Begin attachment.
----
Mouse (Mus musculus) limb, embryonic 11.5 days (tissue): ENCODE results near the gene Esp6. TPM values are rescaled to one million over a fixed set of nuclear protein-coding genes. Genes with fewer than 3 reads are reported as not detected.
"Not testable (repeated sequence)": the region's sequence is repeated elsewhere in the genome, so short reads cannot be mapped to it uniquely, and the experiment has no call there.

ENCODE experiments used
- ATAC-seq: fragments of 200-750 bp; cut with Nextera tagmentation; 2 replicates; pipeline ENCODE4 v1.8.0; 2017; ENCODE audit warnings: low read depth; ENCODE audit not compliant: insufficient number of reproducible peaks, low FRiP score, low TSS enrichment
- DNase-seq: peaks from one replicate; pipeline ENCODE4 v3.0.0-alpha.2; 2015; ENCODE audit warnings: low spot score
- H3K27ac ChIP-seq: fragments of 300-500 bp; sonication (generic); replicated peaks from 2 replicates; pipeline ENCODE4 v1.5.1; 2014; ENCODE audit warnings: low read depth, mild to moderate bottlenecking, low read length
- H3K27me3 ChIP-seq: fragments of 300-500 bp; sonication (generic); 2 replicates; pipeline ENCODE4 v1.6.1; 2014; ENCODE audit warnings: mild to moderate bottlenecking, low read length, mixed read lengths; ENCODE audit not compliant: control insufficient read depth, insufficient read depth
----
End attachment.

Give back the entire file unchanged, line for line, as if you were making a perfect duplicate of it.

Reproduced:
Mouse (Mus musculus) limb, embryonic 11.5 days (tissue): ENCODE results near the gene Esp6. TPM values are rescaled to one million over a fixed set of nuclear protein-coding genes. Genes with fewer than 3 reads are reported as not detected.
"Not testable (repeated sequence)": the region's sequence is repeated elsewhere in the genome, so short reads cannot be mapped to it uniquely, and the experiment has no call there.

ENCODE experiments used
- ATAC-seq: fragments of 200-750 bp; cut with Nextera tagmentation; 2 replicates; pipeline ENCODE4 v1.8.0; 2017; ENCODE audit warnings: low read depth; ENCODE audit not compliant: insufficient number of reproducible peaks, low FRiP score, low TSS enrichment
- DNase-seq: peaks from one replicate; pipeline ENCODE4 v3.0.0-alpha.2; 2015; ENCODE audit warnings: low spot score
- H3K27ac ChIP-seq: fragments of 300-500 bp; sonication (generic); replicated peaks from 2 replicates; pipeline ENCODE4 v1.5.1; 2014; ENCODE audit warnings: low read depth, mild to moderate bottlenecking, low read length
- H3K27me3 ChIP-seq: fragments of 300-500 bp; sonication (generic); 2 replicates; pipeline ENCODE4 v1.6.1; 2014; ENCODE audit warnings: mild to moderate bottlenecking, low read length, mixed read lengths; ENCODE audit not compliant: control insufficient read depth, insufficient read depth